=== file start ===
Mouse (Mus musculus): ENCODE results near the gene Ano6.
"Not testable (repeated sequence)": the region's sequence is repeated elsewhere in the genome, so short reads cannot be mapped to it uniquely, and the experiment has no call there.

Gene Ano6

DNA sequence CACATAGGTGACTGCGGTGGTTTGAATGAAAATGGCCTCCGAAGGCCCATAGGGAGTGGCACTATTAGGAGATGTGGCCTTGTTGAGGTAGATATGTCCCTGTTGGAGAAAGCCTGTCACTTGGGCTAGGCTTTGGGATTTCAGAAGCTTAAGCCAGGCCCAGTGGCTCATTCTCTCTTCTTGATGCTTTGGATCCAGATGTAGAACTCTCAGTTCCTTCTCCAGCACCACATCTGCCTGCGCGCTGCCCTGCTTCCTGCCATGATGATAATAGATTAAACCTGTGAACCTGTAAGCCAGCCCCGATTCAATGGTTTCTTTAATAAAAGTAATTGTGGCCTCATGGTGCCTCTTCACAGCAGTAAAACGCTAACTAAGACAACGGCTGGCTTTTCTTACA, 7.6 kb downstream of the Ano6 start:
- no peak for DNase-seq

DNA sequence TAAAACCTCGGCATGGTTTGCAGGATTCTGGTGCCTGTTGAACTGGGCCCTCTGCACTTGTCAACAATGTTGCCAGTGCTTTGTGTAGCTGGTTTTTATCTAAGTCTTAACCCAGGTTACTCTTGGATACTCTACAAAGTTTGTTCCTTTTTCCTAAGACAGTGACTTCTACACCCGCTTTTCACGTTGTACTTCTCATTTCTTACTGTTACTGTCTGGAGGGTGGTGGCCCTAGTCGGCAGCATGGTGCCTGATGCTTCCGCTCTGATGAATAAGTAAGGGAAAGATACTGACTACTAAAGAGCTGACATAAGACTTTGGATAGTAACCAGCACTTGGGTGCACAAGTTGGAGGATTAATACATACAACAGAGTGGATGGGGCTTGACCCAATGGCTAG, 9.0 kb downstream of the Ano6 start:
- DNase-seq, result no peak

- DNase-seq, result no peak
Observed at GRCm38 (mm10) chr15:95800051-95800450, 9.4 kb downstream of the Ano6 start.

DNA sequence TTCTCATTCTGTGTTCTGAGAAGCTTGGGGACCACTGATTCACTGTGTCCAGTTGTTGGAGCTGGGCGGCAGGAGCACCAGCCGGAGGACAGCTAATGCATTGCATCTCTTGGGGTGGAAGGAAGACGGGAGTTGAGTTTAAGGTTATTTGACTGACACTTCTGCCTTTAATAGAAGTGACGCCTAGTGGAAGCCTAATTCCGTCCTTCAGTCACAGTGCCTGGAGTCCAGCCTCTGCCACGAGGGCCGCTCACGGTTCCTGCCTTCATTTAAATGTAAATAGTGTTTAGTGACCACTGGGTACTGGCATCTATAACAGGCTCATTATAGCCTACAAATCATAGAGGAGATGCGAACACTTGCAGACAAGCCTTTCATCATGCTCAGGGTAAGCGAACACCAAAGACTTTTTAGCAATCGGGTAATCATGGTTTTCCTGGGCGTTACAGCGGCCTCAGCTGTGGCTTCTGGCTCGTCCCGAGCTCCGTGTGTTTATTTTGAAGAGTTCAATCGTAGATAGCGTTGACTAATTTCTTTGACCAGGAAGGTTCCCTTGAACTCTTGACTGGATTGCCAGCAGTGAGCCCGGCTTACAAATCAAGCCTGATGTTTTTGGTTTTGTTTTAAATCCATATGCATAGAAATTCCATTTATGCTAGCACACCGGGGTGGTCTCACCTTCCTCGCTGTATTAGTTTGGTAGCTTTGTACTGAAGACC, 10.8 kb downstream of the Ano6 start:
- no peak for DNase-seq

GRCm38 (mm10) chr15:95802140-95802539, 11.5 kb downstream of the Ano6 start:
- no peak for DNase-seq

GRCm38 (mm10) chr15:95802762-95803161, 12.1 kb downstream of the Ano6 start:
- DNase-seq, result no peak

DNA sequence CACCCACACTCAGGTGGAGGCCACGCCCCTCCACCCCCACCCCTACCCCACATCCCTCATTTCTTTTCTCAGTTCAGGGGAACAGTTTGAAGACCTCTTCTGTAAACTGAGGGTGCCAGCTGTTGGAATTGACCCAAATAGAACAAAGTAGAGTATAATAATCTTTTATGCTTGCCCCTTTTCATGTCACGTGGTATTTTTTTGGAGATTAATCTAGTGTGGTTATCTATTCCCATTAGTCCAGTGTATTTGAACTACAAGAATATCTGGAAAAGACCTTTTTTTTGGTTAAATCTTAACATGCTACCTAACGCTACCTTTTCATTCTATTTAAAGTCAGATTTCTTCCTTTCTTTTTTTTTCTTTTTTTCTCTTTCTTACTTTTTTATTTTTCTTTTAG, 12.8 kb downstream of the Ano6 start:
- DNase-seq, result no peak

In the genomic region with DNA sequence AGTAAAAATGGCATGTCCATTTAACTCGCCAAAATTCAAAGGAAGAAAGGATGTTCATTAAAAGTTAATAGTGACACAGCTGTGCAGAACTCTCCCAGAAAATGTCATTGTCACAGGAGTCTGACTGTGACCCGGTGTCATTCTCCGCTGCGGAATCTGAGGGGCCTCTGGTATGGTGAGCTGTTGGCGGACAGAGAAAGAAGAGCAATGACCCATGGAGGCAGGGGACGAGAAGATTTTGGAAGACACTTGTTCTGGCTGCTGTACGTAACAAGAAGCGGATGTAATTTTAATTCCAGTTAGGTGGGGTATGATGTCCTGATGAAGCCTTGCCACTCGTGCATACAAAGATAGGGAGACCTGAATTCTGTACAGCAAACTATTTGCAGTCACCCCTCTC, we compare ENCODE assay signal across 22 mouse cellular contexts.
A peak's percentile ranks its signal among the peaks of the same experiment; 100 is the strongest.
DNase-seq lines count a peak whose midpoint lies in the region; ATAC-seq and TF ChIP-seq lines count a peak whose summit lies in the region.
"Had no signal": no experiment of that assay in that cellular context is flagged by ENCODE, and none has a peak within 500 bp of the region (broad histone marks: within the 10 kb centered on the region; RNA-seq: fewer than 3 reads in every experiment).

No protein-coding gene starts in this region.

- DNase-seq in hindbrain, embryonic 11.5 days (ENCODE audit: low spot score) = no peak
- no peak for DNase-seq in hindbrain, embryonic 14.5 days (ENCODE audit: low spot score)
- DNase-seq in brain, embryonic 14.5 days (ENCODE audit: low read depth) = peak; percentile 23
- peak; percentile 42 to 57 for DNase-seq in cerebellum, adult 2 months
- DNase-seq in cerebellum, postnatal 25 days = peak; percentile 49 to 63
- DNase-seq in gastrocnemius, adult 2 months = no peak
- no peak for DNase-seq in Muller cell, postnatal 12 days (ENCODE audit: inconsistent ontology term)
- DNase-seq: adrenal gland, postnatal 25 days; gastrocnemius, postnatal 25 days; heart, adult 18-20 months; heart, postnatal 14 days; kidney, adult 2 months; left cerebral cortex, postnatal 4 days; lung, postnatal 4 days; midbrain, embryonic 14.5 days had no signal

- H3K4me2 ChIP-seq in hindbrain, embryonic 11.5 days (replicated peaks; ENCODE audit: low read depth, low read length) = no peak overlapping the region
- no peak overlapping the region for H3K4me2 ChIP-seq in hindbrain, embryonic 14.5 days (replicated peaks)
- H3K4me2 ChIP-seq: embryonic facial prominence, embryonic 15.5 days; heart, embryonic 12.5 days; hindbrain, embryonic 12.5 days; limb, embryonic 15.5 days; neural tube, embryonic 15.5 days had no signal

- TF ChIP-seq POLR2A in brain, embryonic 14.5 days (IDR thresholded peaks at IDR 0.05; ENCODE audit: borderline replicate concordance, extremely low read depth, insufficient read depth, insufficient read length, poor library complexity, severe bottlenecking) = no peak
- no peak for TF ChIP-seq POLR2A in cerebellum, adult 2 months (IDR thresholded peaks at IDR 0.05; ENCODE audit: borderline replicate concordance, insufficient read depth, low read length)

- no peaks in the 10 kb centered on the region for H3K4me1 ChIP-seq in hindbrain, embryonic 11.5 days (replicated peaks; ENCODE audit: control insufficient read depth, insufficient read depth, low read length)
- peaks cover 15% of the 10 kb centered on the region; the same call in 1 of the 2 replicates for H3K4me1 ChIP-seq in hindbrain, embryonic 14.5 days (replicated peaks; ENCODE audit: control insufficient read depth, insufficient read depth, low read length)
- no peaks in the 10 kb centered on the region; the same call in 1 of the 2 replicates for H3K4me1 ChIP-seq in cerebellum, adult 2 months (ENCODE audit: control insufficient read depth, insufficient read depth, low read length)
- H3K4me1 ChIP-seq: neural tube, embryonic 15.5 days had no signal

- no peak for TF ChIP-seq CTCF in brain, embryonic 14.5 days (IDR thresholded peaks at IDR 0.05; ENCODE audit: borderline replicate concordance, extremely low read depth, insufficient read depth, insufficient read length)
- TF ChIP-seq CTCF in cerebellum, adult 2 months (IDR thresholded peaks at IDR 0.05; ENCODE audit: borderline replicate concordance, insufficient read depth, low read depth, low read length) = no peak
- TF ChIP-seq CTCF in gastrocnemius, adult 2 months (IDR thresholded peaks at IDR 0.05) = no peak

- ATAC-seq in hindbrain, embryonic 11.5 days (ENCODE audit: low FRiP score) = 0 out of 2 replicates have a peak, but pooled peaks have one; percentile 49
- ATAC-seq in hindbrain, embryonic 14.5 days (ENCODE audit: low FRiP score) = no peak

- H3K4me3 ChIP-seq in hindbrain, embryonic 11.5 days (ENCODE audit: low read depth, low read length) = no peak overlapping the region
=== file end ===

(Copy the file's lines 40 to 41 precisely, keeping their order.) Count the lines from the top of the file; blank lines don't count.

- no peak for TF ChIP-seq CTCF in brain, embryonic 14.5 days (IDR thresholded peaks at IDR 0.05; ENCODE audit: borderline replicate concordance, extremely low read depth, insufficient read depth, insufficient read length)
- TF ChIP-seq CTCF in cerebellum, adult 2 months (IDR thresholded peaks at IDR 0.05; ENCODE audit: borderline replicate concordance, insufficient read depth, low read depth, low read length) = no peak